Revolutionary Measures

The end to rural notspots?

Amidst all the hype about the rollout of 4G and the excitement around fibre optic deployments (note to BT – I’m still waiting, and you said I’d have it in June), the UK has a hidden issue when it comes to communications. Too many rural areas still don’t have a decent, basic mobile phone signal.

Cwm Rheidol Telephone Kiosk - ...

In my village, in the middle of Suffolk, only one provider has any reception – and that is just 2G, not even 3G. When the local mast went down for a month last year it paralysed rural businesses, as well as impacting on the lives of local residents. And this is not the Outer Hebrides – I’m less than an hour from Cambridge and Norwich, and 20 minutes from several major towns.

Given my experiences, the news that the Government is considering forcing mobile phone operators to share their networks (so called national roaming), to widen choice, looks like a positive move. Putting aside the fact that the starting point for the new rules was apparently David Cameron being unable to get a signal while on holiday in Norfolk, it should benefit anyone living in the countryside. It will help stem the growing gulf between rural communication ‘have nots’ and urban dwellers with 4G and superfast broadband. A similar system operates in the US, which has a lot more challenging terrain than over here.

Obviously the mobile phone operators are crying foul, pointing out that they have spent heavily on masts in rural areas, and being forced to share their infrastructure will jeopardise future investment. Frankly, I just don’t buy this. Everywhere else they have competition and somehow survive – after all, most people pick a network operator on price/what you get for your money, rather than “do I actually get a signal?” At the moment they have captive markets that they have carved up amongst themselves, forcing people to choose by postcode, not package. Sharing infrastructure makes it more cost-effective and opens up new markets. Additionally the government has promised £150m to improve areas where there is no coverage at all.

The government claims it has big plans to turn the UK into a skills-based, technologically literate society. Entrepreneurship is being encouraged (albeit focused heavily on the media-centric Silicon Roundabout), coding is being re-introduced into schools and infrastructure projects promise faster links between major cities. So far rural areas have been left behind – with high speed broadband projects running late and a lack of skilled jobs hitting local economies. It is time for the government to address these issues or risk creating a two speed economy that deprives those of us in the countryside of the same opportunities open to the rest of the United Kingdom.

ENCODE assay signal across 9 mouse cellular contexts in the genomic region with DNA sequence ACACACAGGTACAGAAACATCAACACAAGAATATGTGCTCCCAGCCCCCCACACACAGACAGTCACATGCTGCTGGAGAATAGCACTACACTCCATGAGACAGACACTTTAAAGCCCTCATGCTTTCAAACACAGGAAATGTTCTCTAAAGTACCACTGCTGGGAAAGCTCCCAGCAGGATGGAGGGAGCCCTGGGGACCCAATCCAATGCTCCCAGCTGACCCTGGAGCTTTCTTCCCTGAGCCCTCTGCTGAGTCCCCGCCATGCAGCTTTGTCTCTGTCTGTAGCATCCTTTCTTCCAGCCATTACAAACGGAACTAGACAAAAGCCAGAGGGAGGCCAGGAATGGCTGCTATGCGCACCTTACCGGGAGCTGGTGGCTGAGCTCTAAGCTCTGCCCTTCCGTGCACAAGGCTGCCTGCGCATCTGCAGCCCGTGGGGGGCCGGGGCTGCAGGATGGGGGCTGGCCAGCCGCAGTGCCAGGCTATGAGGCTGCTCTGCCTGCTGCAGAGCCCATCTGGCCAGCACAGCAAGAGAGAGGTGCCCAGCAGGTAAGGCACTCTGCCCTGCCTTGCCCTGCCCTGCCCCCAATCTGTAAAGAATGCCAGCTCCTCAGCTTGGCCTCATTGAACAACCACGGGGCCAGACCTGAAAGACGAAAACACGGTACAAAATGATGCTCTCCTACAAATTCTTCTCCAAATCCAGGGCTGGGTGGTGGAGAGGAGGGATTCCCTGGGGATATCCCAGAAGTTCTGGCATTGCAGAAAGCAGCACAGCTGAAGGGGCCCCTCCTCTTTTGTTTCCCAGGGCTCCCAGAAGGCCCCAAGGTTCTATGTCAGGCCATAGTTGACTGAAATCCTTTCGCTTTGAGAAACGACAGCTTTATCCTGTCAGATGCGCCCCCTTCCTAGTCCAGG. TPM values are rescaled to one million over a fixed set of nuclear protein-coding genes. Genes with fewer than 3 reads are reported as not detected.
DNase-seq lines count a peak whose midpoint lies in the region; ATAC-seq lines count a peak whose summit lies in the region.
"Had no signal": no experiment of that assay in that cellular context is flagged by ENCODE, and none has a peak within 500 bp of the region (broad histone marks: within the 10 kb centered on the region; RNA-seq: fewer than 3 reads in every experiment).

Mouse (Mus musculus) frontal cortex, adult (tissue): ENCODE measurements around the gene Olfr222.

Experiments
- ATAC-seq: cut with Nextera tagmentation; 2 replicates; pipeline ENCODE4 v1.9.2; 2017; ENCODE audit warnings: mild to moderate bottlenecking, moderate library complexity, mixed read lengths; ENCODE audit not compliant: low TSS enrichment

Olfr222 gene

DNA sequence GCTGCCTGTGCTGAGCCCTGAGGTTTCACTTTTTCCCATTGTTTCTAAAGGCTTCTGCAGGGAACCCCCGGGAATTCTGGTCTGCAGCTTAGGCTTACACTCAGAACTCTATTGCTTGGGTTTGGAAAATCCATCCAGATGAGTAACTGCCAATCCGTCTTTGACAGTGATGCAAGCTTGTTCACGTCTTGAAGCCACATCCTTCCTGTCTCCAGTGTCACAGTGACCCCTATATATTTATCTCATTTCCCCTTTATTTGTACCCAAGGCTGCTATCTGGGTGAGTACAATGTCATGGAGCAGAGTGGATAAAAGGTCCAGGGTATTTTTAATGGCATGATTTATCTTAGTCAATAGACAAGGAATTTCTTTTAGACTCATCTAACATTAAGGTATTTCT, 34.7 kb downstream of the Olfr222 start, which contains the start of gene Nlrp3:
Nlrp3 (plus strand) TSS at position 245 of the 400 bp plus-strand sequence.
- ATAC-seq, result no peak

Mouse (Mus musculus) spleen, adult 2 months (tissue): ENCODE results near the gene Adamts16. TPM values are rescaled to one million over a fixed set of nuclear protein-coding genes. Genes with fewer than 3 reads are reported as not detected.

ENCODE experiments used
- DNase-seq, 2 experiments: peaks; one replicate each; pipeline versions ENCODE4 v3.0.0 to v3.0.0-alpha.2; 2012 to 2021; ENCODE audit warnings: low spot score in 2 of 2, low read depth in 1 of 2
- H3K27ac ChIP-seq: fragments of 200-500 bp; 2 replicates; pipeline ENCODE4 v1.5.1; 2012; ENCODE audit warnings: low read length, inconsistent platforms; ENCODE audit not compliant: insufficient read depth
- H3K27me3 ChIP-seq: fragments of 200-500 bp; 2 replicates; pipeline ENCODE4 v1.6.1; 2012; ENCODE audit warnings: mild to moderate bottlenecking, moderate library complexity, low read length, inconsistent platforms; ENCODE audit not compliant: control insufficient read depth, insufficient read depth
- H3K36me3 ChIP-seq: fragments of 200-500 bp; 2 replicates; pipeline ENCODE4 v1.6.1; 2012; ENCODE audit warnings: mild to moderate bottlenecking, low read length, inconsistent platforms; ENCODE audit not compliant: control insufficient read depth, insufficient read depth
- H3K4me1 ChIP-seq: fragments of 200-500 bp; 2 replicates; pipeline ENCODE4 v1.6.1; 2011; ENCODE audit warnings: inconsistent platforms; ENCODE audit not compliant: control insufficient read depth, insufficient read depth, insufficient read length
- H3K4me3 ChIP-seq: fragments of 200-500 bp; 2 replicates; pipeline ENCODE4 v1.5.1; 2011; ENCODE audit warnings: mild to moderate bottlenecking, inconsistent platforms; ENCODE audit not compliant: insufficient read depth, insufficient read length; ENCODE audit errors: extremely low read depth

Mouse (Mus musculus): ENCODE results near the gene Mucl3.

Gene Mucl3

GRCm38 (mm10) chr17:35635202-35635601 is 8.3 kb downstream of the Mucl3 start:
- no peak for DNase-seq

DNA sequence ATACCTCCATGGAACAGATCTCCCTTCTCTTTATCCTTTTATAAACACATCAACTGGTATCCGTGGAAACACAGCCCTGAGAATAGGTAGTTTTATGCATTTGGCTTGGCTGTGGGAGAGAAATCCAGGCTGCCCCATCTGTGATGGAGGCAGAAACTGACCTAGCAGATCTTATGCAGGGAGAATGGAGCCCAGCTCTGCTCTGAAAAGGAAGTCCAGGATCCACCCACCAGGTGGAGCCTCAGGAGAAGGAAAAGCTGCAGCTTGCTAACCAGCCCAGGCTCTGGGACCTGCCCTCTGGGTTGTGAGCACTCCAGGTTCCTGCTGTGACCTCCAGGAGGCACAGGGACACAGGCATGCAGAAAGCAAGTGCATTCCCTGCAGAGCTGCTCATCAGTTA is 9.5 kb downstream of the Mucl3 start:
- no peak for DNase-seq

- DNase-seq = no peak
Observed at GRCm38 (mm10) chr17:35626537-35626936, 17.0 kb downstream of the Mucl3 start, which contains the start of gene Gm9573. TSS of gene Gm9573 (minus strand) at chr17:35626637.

June 25, 2014 - Posted by | Cambridge, Marketing | , , , , , , , , , , ,


  1. This is a great topic Chris and, funny enough, mobile signal has notspots not just in rural areas. Try having a conversation either on Three or Vodafone on the train on the way to London and you’ll realise how fragmented the signal is. The line is easily dropping every 5-10 minutes, with total no signal for 1-2 minutes at a time. Years ago I switched to Three as it was impossible to have a conversation from within my house on Vodafone. Here is the main reason: most operators sell bundles of as many minutes as possible to us all. For that reason they are not making more money when we actually use those minutes we already bough so no incentive to make sure there is even and string coverage across the territory. So while they are filing massive profits we are dealing with a coverage that is not better than 15-20 years ago.

    Comment by Massimo Gaetani | June 26, 2014 | Reply

    • Thanks Massimo – yes, definitely not just a rural problem. You are right – unless you are on Pay As You Go, most of us pay the same whether we can use our minutes or not, so no incentive to change

      Comment by Chris Measures | June 26, 2014 | Reply

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